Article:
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Thursday, 18 May 2017

The Real Butterfly Effect - Tim Palmer's Oxford Mathematics Public Lecture now online

Meteorologist Ed Lorenz was one of the founding fathers of chaos theory. In 1963 he showed with just three simple equations that the world around us could be both completely deterministic and yet practically unpredictable. In the 1990s, Lorenz’s work was popularised by science writer James Gleick who used the phrase “The Butterfly Effect” to describe Lorenz’s work. The notion that the flap of a butterfly’s wings could change the course of weather was an idea that Lorenz himself used. However, he used it to describe something much more radical - he didn’t know whether the Butterfly Effect was true or not.

In this lecture Tim Palmer discusses Ed Lorenz the man and his work, and compares and contrasts the meaning of the “Butterfly Effect" as most people understand it today, and as Lorenz himself intended it to mean. 

Tim Palmer is Royal Society Research Professor in Climate Physics at the University of Oxford.

 

 

 

 

 

Thursday, 18 May 2017

J is for Juggling - the latest in the Oxford Mathematics Alphabet

Juggling is the act of iteratively catching and throwing several objects. To a mathematician a juggling pattern can be described using a mathematical notation called siteswap. The idea of siteswap notation is to keep track of the order in which the objects are thrown. The notation does not indicate what kind of objects are being juggled (e.g. balls, rings, clubs, etc) or whether a special kind of throw is performed (e.g. under-the-leg or behind-the-back).

Want to know more? Let Data Scientist and Oxford Mathematician Ross Atkins explain all in the latest in our Oxford Mathematics Alphabet series.

 

Friday, 12 May 2017

Sandy Patel wins Best Support Staff award

Mathematicians, young and old, win awards, lots of them and Oxford mathematicians have their fair share. However, any university department is of course also home to a range of support staff whose job it is, on a good day, to enable academics to make the best use of their time.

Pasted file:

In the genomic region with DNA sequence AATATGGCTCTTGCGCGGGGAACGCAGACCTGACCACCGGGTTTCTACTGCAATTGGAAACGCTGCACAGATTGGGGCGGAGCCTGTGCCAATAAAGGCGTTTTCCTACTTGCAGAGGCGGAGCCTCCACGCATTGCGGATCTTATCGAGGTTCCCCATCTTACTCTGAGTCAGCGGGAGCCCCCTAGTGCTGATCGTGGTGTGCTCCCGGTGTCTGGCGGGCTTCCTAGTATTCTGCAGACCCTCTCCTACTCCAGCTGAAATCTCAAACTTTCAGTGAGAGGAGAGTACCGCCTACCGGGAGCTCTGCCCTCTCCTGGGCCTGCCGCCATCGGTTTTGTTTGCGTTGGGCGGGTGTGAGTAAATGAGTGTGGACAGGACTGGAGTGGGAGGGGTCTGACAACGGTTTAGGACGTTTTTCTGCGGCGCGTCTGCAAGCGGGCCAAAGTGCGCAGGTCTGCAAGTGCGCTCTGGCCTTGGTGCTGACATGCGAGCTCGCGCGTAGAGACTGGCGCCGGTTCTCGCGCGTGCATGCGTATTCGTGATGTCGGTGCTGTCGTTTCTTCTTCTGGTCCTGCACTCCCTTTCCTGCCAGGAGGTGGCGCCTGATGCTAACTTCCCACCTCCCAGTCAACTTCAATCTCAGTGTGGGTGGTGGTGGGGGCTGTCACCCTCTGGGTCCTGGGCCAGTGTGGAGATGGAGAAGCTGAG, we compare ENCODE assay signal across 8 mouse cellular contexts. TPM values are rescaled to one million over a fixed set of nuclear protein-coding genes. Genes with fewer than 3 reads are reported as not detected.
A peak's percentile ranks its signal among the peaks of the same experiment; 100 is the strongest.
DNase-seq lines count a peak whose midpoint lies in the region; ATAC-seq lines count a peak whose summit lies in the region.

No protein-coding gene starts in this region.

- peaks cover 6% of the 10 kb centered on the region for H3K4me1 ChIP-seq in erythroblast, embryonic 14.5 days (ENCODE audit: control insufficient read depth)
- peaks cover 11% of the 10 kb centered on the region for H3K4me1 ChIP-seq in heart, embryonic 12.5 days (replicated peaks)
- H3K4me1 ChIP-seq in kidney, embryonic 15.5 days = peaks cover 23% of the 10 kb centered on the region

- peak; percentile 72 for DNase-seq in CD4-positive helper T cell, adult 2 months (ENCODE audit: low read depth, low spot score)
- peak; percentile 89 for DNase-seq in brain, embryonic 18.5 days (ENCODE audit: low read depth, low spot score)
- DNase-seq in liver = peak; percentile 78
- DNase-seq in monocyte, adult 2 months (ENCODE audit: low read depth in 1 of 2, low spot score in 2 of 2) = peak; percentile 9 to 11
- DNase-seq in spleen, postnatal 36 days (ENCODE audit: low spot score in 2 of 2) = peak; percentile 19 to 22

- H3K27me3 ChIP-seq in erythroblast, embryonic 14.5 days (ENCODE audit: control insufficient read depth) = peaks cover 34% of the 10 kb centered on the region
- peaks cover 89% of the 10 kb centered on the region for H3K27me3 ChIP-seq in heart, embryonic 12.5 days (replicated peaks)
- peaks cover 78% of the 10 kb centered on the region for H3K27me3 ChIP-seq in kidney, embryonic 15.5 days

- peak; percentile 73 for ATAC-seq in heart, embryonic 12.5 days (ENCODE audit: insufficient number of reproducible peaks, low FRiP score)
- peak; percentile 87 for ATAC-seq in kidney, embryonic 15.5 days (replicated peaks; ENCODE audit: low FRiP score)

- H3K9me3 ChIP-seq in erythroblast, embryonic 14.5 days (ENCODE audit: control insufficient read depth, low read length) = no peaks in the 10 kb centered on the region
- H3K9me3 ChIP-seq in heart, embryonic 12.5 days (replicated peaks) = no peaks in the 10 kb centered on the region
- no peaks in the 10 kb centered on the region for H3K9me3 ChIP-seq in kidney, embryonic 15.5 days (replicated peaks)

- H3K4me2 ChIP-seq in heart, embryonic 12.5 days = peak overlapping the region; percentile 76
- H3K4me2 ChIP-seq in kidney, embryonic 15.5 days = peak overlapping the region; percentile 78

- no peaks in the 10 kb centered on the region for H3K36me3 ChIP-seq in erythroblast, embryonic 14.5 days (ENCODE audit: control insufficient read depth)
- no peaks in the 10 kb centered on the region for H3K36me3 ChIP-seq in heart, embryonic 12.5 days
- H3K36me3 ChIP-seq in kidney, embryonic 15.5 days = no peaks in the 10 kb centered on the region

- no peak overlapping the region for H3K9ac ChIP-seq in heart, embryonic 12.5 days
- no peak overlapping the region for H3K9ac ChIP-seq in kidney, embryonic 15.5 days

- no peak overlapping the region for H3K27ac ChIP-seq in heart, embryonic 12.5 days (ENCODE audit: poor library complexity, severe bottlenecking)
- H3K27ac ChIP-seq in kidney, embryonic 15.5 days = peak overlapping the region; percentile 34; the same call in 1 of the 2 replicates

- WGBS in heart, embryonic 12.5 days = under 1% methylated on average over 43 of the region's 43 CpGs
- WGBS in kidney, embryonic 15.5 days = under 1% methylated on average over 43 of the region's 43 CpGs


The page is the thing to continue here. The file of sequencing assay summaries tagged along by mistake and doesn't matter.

To recognise this role the Oxford University Students Union (OUSU) has its own awards for best support staff, and this year we are delighted to announce that Oxford Mathematics's own Sandy Patel scooped a prize. Sandy is Graduate Studies Administrator and her role is to ensure that our over 200 Graduate Students have the best possible experience during their time in Oxford and together with their Faculty supervisors are able to produce the best research in the subject. Graduate Students are the critical component of any research university and giving them the best support is vital. 

Wednesday, 10 May 2017

Some advice for gamblers from Oxford Mathematics

We all know there is no guaranteed way of beating the bank in a casino or predicting the tossing of a coin. Well maybe. Perhaps a little more thought and a large dose of mathematics could help optimise our strategies.

Oxford Mathematicians Jan Obloj and colleagues looked at the optimal strategy of a gambler with cumulative prospect theory (CPT) preferences. CPT preferences capture, in particular, the empirically observed human tendency for being risk averse while winning but being risk seeking when losing. Their research showed that the performance, even of complex betting strategies, can be strictly improved by looking at past betting patterns and by tossing an independent coin. This improvement results from the lack of quasi-convexity of CPT preferences: given two choices we may prefer a mixture of them to either of them individually.

Even better news for gamblers is that if they go through a series of hypothetical choices to determine their particular risk appetites (and hence a numerical CPT representation of their preferences), Jan and colleagues can provide an algorithmic way to compute the bias of the coins which ought to be tossed by the gambler to optimally decide when to stop playing in the casino.

Tuesday, 9 May 2017

Philip Maini elected to the Academy of Medical Sciences

Oxford Mathematician Philip Maini has been elected to the Academy of Medical Sciences for 2017. The Academy's mission is to advance biomedical and health research and its translation into benefits for society and this year's elected Fellows, 46 in total, have expertise that spans women’s health, immunology, public health and infectious disease among many other fields.